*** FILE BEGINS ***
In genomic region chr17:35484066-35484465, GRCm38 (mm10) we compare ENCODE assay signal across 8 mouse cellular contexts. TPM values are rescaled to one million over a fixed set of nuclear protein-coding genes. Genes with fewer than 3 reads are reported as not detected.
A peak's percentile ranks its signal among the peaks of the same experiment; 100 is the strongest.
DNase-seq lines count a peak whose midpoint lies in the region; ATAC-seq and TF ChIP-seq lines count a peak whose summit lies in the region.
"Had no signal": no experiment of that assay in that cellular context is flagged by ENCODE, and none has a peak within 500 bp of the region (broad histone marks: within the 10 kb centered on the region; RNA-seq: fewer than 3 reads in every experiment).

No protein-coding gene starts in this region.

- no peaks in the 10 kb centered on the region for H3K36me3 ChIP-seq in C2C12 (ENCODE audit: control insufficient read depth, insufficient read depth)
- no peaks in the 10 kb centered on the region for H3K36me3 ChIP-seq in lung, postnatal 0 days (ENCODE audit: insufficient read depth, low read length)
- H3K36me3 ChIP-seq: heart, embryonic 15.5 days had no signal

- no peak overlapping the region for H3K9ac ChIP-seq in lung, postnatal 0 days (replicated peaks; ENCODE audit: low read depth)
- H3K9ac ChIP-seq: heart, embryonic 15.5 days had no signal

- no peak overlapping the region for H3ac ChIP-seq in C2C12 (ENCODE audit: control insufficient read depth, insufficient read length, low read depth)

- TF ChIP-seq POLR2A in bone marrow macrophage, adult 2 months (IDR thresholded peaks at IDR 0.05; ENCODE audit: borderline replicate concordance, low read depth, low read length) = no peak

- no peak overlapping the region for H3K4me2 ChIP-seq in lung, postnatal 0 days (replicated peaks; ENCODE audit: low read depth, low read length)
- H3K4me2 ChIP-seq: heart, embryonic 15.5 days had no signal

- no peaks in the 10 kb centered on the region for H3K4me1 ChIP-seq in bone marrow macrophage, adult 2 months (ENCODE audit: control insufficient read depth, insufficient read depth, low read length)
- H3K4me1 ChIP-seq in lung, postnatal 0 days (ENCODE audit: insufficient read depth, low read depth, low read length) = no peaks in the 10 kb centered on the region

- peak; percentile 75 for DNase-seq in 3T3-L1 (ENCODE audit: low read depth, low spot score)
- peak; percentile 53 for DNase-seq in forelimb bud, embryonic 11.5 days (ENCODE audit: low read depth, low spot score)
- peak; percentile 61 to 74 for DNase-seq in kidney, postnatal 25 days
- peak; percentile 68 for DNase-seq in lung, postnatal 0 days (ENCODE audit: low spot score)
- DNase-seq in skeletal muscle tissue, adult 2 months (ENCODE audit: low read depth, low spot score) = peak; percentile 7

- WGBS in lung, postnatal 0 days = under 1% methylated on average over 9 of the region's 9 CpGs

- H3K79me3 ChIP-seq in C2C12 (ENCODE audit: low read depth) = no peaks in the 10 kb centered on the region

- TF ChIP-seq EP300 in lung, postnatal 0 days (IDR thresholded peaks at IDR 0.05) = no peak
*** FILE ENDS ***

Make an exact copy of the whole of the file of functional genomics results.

In genomic region chr17:35484066-35484465, GRCm38 (mm10) we compare ENCODE assay signal across 8 mouse cellular contexts. TPM values are rescaled to one million over a fixed set of nuclear protein-coding genes. Genes with fewer than 3 reads are reported as not detected.
A peak's percentile ranks its signal among the peaks of the same experiment; 100 is the strongest.
DNase-seq lines count a peak whose midpoint lies in the region; ATAC-seq and TF ChIP-seq lines count a peak whose summit lies in the region.
"Had no signal": no experiment of that assay in that cellular context is flagged by ENCODE, and none has a peak within 500 bp of the region (broad histone marks: within the 10 kb centered on the region; RNA-seq: fewer than 3 reads in every experiment).

No protein-coding gene starts in this region.

- no peaks in the 10 kb centered on the region for H3K36me3 ChIP-seq in C2C12 (ENCODE audit: control insufficient read depth, insufficient read depth)
- no peaks in the 10 kb centered on the region for H3K36me3 ChIP-seq in lung, postnatal 0 days (ENCODE audit: insufficient read depth, low read length)
- H3K36me3 ChIP-seq: heart, embryonic 15.5 days had no signal

- no peak overlapping the region for H3K9ac ChIP-seq in lung, postnatal 0 days (replicated peaks; ENCODE audit: low read depth)
- H3K9ac ChIP-seq: heart, embryonic 15.5 days had no signal

- no peak overlapping the region for H3ac ChIP-seq in C2C12 (ENCODE audit: control insufficient read depth, insufficient read length, low read depth)

- TF ChIP-seq POLR2A in bone marrow macrophage, adult 2 months (IDR thresholded peaks at IDR 0.05; ENCODE audit: borderline replicate concordance, low read depth, low read length) = no peak

- no peak overlapping the region for H3K4me2 ChIP-seq in lung, postnatal 0 days (replicated peaks; ENCODE audit: low read depth, low read length)
- H3K4me2 ChIP-seq: heart, embryonic 15.5 days had no signal

- no peaks in the 10 kb centered on the region for H3K4me1 ChIP-seq in bone marrow macrophage, adult 2 months (ENCODE audit: control insufficient read depth, insufficient read depth, low read length)
- H3K4me1 ChIP-seq in lung, postnatal 0 days (ENCODE audit: insufficient read depth, low read depth, low read length) = no peaks in the 10 kb centered on the region

- peak; percentile 75 for DNase-seq in 3T3-L1 (ENCODE audit: low read depth, low spot score)
- peak; percentile 53 for DNase-seq in forelimb bud, embryonic 11.5 days (ENCODE audit: low read depth, low spot score)
- peak; percentile 61 to 74 for DNase-seq in kidney, postnatal 25 days
- peak; percentile 68 for DNase-seq in lung, postnatal 0 days (ENCODE audit: low spot score)
- DNase-seq in skeletal muscle tissue, adult 2 months (ENCODE audit: low read depth, low spot score) = peak; percentile 7

- WGBS in lung, postnatal 0 days = under 1% methylated on average over 9 of the region's 9 CpGs

- H3K79me3 ChIP-seq in C2C12 (ENCODE audit: low read depth) = no peaks in the 10 kb centered on the region

- TF ChIP-seq EP300 in lung, postnatal 0 days (IDR thresholded peaks at IDR 0.05) = no peak